May 3, 2012 9:00 PM
TUCSON - We've told you how life changing a near drowning can be. When a child nearly drowns, there's been a lack of oxygen to the brain that often creates life-long cognitive and developmental problems... requiring special treatments.
It happened to Ryan Thomas.
"Those 2 boys climbed over a six foot brick wall in the neighbor's yard where there was a pool. And we don't think they fell in," his mom Angie explains. "We think they jumped in."
The accident happened in January 2007 in Sierra Vista. Ryan was almost three. He and a buddy were found floating unconscious. Both boys were injured but Ryan was the worst off. He spent 10 weeks in a Tucson hospital.
"The doctors they didn't have much hope," says Angie.
At one time doctors told Ryan's parents they might have to consider taking him off life support. Ryan survived but the medical team said he would never be the same.
"He told us he will always be a vegetable. He will never walk, never talk," says Angie.
"Five years later he's completely different than what they said."
While Ryan was in the hospital, his mom heard about hyperbaric treatments. The patient breaths pure oxygen in a pressurized chamber.
Dr. Carol Hendricks, a neurologist, believes in it.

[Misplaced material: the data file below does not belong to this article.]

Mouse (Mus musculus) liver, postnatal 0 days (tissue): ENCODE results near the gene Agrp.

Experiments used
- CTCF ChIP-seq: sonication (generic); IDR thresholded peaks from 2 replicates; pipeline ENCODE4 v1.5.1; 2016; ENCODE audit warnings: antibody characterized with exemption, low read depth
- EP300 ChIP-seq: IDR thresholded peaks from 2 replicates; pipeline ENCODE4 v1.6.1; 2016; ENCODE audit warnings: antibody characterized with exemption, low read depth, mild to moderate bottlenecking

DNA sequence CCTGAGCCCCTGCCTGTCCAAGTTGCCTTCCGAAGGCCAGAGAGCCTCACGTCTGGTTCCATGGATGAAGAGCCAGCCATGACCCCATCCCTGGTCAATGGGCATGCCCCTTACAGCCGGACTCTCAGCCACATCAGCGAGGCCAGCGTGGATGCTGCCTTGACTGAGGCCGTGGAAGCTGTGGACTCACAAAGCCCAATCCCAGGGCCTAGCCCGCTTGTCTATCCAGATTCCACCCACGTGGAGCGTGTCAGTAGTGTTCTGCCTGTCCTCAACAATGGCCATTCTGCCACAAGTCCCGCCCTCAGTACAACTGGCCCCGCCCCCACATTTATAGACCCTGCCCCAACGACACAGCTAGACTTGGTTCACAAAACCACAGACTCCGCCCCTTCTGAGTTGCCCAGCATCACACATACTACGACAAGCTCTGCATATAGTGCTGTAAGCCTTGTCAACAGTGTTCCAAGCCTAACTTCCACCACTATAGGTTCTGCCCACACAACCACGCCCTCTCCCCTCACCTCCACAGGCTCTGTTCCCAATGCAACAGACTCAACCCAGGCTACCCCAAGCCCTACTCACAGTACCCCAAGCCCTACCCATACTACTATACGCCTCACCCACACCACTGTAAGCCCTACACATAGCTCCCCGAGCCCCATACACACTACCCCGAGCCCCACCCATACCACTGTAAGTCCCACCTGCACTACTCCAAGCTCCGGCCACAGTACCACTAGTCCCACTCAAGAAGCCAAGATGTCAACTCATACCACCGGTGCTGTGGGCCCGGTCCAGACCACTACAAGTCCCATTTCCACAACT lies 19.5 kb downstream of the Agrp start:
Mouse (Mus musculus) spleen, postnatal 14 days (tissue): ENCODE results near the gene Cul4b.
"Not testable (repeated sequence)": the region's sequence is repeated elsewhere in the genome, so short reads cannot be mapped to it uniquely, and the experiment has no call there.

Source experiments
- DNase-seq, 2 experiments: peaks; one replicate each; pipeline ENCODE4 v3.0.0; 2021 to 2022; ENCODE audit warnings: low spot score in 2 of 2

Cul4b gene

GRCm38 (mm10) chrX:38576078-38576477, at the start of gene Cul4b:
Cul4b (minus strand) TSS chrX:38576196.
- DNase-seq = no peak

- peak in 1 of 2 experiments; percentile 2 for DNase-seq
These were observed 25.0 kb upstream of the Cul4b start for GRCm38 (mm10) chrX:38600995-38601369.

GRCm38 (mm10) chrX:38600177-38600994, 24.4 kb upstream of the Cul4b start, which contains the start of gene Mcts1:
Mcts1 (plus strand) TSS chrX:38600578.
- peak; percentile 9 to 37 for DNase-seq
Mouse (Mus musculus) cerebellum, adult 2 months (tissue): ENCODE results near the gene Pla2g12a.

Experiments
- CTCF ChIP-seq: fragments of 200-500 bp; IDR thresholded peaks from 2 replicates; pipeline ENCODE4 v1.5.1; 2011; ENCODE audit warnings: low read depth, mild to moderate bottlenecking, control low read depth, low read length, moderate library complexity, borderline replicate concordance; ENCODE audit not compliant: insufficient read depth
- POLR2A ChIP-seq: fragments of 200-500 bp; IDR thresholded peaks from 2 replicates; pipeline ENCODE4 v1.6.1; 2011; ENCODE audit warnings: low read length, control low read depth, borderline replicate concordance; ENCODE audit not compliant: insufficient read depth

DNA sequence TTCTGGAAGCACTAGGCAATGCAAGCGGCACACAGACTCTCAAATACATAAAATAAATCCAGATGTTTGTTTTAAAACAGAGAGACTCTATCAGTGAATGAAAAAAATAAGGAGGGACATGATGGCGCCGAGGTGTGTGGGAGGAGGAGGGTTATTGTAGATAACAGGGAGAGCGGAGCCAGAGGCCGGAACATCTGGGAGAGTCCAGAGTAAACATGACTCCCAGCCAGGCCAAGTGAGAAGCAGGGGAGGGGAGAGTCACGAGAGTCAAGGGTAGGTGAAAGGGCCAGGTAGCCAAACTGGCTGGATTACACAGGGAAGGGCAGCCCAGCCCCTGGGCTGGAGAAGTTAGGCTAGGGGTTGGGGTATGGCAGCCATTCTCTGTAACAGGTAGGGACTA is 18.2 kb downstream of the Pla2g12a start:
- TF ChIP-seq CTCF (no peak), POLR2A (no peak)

"When you deliver extra oxygen to any injured tissue, it allows that tissue heal itself."
Before the treatments Ryan was stiff, immobile and agitated. He was taking a list of medications; muscle relaxers, seizure medicines and valium to calm him down.
Within 2 weeks after hyperbaric treatments he started to loosen up and soon he was off all the meds.
While he still has issues with balance, Ryan is able to walk now.
"I'm 100 percent convinced that the hyperbaric did what needed to be done to get him to where he is," his mom says.
Another child using hyperbaric treatments for near drowning is the face of our Kristi's Kids News 4 Tucson Lifesaver campaign. Nine year-old Ethan Bennett!
His insurance doesn't cover the cost, so Ethan's mom sells wristbands to raise money.
Click here if you want to help Ethan with his treatments.